How do punters get their money out of China? With strict capital outflow measures in place, Chinese punters aiming to spend large amounts overseas face a quandary but aren’t limited to illegal options when it comes to how to transfer their funds. Gaming veteran Ben Lee points out some avenues that players use to get that money from here to there.
One of the most directly casino-linked avenues is the purchase of rolling chips. Lee points out one Macau operator which had an overseas office which would exchange rolling chips for cash overseas, effectively allowing for players to get upwards of a 98 percent return on their money here in Macau.
Another avenue is cash deposits.
“Casino operators with multiple footprints would happily accept cash deposits in one jurisdiction and make markers available in another,” points out Lee.
That means that a punter in Macau could deposit funds and then have a marker made available for them in either Vegas or Singapore, for example, and vice-versa.
Lee points out that this flies in the face of banking laws, as casinos aren’t licensed as financial institutions which are allowed to facilitate such international transfers. However, complications are avoided by simply marking the transfer as “book entries” – basically one property justifying the outflow on paper as another type of expense.
Moving on to real estate, the Managing Partner of IGamiX notes how successful the avenue has been, particularly in Hong Kong – with properties owned by companies and individuals essentially acquiring shares in said company, therefore avoiding the stamp duty.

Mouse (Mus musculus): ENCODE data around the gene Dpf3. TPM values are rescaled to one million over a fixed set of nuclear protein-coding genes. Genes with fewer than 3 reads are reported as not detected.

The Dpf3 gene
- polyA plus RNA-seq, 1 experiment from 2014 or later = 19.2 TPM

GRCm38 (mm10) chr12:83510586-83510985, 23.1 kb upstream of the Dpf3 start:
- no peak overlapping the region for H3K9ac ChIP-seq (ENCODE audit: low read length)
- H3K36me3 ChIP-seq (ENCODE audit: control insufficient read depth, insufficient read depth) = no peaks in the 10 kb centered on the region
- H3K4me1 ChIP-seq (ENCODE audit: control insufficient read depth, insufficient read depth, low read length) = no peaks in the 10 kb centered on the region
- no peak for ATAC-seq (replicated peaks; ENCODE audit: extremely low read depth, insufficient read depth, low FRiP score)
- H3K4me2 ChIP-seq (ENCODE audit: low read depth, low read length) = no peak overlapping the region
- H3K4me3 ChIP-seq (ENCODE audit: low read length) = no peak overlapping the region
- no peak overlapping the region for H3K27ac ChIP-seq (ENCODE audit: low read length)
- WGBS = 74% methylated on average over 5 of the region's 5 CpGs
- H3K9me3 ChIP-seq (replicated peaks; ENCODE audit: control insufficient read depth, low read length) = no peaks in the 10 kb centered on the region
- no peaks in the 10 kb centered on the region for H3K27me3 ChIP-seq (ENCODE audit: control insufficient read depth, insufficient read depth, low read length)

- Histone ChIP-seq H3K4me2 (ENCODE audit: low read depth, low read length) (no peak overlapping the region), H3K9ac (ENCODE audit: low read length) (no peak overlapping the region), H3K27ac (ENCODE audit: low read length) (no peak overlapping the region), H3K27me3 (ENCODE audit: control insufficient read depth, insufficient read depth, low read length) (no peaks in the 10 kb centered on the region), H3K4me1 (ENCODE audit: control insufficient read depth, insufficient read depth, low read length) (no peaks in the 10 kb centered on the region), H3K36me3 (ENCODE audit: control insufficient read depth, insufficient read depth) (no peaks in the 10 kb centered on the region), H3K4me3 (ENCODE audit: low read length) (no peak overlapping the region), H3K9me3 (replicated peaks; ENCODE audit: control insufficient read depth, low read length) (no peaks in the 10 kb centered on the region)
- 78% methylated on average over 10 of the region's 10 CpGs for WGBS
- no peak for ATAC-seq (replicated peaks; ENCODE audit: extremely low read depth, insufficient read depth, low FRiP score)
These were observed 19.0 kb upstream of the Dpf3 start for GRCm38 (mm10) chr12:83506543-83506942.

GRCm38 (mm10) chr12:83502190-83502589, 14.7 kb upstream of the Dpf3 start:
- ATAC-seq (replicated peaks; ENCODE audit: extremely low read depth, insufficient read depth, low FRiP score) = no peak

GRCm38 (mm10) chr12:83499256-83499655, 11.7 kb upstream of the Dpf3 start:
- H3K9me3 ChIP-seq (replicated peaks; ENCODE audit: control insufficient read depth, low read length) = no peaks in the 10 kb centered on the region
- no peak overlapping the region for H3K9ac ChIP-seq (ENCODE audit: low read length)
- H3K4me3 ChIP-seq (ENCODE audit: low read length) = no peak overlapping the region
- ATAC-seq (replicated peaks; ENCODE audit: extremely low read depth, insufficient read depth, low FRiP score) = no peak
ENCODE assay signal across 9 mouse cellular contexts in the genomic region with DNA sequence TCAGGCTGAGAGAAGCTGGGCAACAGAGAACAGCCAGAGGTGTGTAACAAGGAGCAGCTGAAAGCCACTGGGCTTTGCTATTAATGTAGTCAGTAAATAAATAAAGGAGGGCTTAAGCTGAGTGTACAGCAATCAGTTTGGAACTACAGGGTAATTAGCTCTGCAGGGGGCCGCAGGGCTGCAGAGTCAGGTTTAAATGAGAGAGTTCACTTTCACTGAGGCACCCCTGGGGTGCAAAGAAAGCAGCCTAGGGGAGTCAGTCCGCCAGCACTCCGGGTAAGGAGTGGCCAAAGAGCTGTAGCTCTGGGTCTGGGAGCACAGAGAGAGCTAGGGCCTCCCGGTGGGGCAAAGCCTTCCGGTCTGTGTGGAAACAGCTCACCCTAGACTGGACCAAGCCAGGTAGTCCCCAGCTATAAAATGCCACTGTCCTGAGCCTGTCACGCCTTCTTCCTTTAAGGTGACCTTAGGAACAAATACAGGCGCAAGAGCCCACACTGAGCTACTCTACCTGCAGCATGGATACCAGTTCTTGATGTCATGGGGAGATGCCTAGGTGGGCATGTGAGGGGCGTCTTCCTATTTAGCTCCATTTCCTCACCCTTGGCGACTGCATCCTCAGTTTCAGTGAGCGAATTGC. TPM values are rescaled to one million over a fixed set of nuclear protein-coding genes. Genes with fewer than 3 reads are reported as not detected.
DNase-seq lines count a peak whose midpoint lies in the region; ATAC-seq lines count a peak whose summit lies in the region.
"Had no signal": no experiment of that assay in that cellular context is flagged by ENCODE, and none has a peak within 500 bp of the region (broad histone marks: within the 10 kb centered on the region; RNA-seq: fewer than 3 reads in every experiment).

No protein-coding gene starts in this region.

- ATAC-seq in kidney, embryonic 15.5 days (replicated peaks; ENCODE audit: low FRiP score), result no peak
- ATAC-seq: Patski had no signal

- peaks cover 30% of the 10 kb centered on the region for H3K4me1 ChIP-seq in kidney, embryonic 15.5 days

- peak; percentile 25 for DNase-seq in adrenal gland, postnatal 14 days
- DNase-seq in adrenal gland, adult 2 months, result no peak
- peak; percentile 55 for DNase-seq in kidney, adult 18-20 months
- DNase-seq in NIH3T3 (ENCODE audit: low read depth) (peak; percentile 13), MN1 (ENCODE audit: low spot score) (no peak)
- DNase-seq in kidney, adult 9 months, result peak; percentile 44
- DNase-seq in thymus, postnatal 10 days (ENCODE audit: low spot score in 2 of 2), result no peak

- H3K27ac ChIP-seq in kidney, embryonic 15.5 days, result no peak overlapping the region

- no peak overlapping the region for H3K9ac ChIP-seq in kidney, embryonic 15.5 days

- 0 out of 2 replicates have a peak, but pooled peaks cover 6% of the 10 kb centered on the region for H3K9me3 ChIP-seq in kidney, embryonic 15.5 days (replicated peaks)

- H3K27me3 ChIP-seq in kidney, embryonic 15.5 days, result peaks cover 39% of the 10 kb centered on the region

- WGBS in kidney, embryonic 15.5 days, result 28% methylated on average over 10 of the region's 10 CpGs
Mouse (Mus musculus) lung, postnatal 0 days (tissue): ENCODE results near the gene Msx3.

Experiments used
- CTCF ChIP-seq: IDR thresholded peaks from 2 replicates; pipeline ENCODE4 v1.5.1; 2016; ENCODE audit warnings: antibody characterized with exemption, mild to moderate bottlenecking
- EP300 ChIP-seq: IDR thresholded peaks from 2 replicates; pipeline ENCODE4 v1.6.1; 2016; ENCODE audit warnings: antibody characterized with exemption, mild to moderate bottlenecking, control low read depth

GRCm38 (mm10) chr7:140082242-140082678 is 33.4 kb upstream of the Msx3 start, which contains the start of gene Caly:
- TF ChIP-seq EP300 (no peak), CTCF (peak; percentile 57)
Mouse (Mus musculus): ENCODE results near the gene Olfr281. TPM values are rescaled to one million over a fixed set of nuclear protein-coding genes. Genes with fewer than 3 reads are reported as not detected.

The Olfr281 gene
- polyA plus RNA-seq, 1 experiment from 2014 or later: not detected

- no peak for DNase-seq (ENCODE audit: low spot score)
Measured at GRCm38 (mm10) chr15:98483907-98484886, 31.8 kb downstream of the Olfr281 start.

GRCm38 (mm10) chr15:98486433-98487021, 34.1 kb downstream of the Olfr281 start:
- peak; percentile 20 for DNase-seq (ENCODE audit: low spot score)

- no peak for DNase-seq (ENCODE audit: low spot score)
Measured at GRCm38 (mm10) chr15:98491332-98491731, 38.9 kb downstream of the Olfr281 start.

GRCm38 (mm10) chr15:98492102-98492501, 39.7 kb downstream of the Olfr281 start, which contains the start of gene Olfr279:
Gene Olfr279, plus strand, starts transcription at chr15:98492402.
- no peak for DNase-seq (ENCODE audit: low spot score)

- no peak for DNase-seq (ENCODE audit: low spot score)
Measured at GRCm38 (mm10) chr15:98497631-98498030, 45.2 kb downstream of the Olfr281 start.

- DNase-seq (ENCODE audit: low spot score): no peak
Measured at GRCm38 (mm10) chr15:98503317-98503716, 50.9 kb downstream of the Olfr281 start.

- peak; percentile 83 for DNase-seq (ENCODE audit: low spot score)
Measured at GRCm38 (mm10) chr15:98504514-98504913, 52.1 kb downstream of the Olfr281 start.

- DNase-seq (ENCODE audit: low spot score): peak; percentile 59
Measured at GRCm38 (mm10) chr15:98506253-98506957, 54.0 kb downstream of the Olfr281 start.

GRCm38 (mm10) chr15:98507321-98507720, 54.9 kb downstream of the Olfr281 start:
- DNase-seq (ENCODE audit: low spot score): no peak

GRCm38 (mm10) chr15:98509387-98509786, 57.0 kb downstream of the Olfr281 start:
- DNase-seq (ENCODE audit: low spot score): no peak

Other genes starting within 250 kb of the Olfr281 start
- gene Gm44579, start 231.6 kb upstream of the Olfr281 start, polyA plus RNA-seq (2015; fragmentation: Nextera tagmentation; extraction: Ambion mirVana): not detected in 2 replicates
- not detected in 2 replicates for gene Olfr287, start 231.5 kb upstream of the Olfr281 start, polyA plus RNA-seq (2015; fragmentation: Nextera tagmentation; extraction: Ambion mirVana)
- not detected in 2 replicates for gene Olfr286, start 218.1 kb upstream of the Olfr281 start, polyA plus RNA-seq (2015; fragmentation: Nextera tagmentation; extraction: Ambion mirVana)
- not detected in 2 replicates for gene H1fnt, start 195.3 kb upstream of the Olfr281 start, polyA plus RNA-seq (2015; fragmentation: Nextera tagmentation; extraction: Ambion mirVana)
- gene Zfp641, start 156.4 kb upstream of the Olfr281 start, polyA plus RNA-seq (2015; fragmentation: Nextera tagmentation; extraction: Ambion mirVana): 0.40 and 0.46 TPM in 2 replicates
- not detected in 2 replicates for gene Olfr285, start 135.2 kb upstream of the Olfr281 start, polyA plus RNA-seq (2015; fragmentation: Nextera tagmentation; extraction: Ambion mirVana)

This move can then be repeated multiple times, propping up the value of the property by selling company shares amidst those needing to move funds.
Another less sophisticated method is to pool the $50,000 annual outward transfer of family members and friends to buy properties overseas – such as in Australia.
Another interesting avenue is the Shanghai United Assets and Equity Exchange. Originally set up to allow Chinese SOEs to sell off their assets to domestic participants, the exchange has since expanded to list overseas assets such as properties. This allows the Chinese to send money overseas legitimately” notes Lee.
“Someone lists a property in Japan on the exchange, people then bid for it, and end up owning the asset,” points out Lee. “The money is legitimately moved from China to Japan via that asset exchange” and the individual “can thereafter do whatever he wants to do with it”.
But let’s not forget art. Auction houses do their fair share of money moving, with the purchase of assets via groups such as Christie’s and Sotheby’s a fine avenue for wealth transfer. Similar to real estate, the assets can also be resold at inflated values to fellow punters, increasing their inconspicuous money transfers exponentially.
When speaking of art, one cannot forget film – another primary avenue which multiple Macau-based junket operators (such as Suncity) chose to delve into as a way to ‘diversify’ their holdings.
By choosing to fund international films, firms could easily transfer large amounts of funds (given the scope of a film production), without large amounts of scrutiny.
All of these avenues tend to be more utilized by the rich, but what about the middle class?
“Life insurance,” notes Lee, is a long-term strategy used by many of the middle-class Chinese, who can cash out on their premium after a certain threshold has been laid out. Meaning funds suddenly become available in a foreign country due to the multination’s presence worldwide.